x=_mm_setzero_si128()          0000 0000 0000 0000 0000 0000 0000 0000
a=_mm_sub_epi16(x, a)          0000 ffff ffff 0000 0000 0000 ffff 0000
b=_mm_and_si128(a, b)          0000 ab41 7469 0000 0000 0000 3001 0000
Finishing values:              0000 ab41 7469 0000 0000 0000 3001 0000

b=Starting values:             93c1 da15 3ff6 64c9 95ec 872d 8fd3 c706
b=_mm_srli_epi64(b, 4)         093c 1da1 53ff 664c 095e c872 d8fd 3c70
As uint64_t: 093c1da153ff664c 095ec872d8fd3c70
UNIX> odd_shorts 2
                                  7    6    5    4    3    2    1    0
b=Starting values:             6545 27e5 7016 6a05 2622 53c6 e361 aed1
x=_mm_set1_epi16(1)            0001 0001 0001 0001 0001 0001 0001 0001
a=_mm_and_si128(x, b)          0001 0001 0000 0001 0000 0000 0001 0001
x=_mm_setzero_si128()          0000 0000 0000 0000 0000 0000 0000 0000
a=_mm_sub_epi16(x, a)          ffff ffff 0000 ffff 0000 0000 ffff ffff
b=_mm_and_si128(a, b)          6545 27e5 0000 6a05 0000 0000 e361 aed1
Finishing values:              6545 27e5 0000 6a05 0000 0000 e361 aed1

b=Starting values:             95a2 0ac5 ac0d 5aa7 2ce8 3d99 5ff6 ca72
b=_mm_srli_epi64(b, 4)         095a 20ac 5ac0 d5aa 02ce 83d9 95ff 6ca7
As uint64_t: 095a20ac5ac0d5aa 02ce83d995ff6ca7
UNIX> 
The program is below. For each of the procedures, look them up on Microsoft's web pages.

#include <iostream>
#include <cstdio>
#include <cstdlib>
#include <string.h>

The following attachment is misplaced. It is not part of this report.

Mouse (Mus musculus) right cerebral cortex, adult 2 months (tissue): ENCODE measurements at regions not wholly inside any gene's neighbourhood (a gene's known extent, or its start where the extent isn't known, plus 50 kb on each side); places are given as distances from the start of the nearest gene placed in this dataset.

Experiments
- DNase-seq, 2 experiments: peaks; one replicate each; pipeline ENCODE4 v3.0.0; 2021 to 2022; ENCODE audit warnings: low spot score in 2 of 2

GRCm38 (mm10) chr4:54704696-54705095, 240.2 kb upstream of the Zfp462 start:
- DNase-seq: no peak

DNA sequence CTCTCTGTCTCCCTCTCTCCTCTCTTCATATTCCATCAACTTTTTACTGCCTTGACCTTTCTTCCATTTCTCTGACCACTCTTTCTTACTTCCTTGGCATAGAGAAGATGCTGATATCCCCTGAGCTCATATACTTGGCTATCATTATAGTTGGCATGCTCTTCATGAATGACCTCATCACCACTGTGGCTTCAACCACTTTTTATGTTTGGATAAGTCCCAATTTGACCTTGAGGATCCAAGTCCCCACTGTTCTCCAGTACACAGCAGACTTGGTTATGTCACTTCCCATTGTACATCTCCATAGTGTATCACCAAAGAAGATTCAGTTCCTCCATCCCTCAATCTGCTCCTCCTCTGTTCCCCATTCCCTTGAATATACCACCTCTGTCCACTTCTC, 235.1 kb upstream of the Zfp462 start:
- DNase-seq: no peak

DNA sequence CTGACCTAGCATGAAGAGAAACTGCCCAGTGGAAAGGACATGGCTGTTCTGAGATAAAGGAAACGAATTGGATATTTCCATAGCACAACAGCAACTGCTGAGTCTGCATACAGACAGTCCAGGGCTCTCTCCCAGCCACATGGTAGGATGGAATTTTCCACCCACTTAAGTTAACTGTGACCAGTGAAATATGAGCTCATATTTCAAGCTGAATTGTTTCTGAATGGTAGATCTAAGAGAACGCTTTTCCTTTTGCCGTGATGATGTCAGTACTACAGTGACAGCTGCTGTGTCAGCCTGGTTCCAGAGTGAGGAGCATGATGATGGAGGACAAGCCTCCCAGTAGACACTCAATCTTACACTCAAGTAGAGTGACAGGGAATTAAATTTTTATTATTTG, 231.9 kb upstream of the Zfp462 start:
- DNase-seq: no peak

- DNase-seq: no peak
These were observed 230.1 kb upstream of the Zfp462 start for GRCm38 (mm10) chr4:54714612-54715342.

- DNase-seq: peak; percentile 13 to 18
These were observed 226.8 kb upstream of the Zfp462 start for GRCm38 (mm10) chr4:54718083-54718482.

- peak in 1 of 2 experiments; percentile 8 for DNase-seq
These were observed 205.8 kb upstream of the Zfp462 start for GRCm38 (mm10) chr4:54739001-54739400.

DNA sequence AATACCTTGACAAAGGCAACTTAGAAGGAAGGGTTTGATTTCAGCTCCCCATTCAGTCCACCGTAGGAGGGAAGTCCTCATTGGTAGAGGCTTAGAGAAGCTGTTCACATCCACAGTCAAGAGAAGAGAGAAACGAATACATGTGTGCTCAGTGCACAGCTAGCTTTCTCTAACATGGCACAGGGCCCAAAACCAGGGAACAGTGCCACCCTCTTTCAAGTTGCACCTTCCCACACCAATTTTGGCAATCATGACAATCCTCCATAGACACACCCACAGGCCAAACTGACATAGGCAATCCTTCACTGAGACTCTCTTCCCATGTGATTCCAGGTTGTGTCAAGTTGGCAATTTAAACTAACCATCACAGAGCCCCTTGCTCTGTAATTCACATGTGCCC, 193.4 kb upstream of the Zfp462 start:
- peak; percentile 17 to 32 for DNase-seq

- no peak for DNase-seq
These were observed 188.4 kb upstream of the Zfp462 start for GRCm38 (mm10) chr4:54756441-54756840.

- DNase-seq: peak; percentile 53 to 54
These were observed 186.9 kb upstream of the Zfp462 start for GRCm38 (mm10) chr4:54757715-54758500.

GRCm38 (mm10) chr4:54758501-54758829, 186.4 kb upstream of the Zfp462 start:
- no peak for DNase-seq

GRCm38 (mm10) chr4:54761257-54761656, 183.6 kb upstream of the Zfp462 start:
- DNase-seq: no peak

using namespace std;

#include "MOA.h"
#include <emmintrin.h>

/* This is convenient -- a procedure to print out SIMD variables for debugging. */

void print_simd(string s, __m128i v)
{
  uint16_t array[8];
  __m128i *c;
  int i;

  c = (__m128i *) array;
  *c = v;
  printf("%-30s", s.c_str());
  for (i = 7; i >= 0; i--) printf(" %04x", array[i]);
  printf("\n");
}

int main(int argc, char **argv)
{
  uint16_t array[8];
  uint64_t *a64;
  int i;
  __m128i a, b, x, *c;

  if (argc != 2) {
    fprintf(stderr, "usage: odd_shorts seed\n");
    exit(1);
  }

  /* Set <b>array</b> to 8 random shorts */

  MOA_Seed(atoi(argv[1]));
  for (i = 0; i < 8; i++) array[i] = MOA_Random_W(16, 1);

  /* Print the numbers from 7 down to 1. */

  printf("%-30s", "");
  for (i = 7; i >= 0; i--) printf("%5d", i);
  printf("\n");

  /* Set c to the array, then turn the even numbers to zeros. */

  c = (__m128i *) array;     print_simd("b=Starting values:", *c);
  b = *c;
  x = _mm_set1_epi16(1);     print_simd("x=_mm_set1_epi16(1)", x);
  a = _mm_and_si128(x, b);   print_simd("a=_mm_and_si128(x, b)", a);
  x = _mm_setzero_si128();   print_simd("x=_mm_setzero_si128()", x);
  a = _mm_sub_epi16(x, a);   print_simd("a=_mm_sub_epi16(x, a)", a);
  b = _mm_and_si128(a, b);   print_simd("b=_mm_and_si128(a, b)", b);
  *c = b;

  print_simd("Finishing values:", *c);

  /* Show a 64-bit bit-shift. */

  for (i = 0; i < 8; i++) array[i] = MOA_Random_W(16, 1);
  
  printf("\n");
  c = (__m128i *) array;     print_simd("b=Starting values:", *c);
  b = *c;
  b = _mm_srli_epi64(b, 4);   print_simd("b=_mm_srli_epi64(b, 4)", b);
  *c = b;

  a64 = (uint64_t *) array;

  printf("As uint64_t: %016lx %016lx\n", a64[1], a64[0]);
  exit(0);
}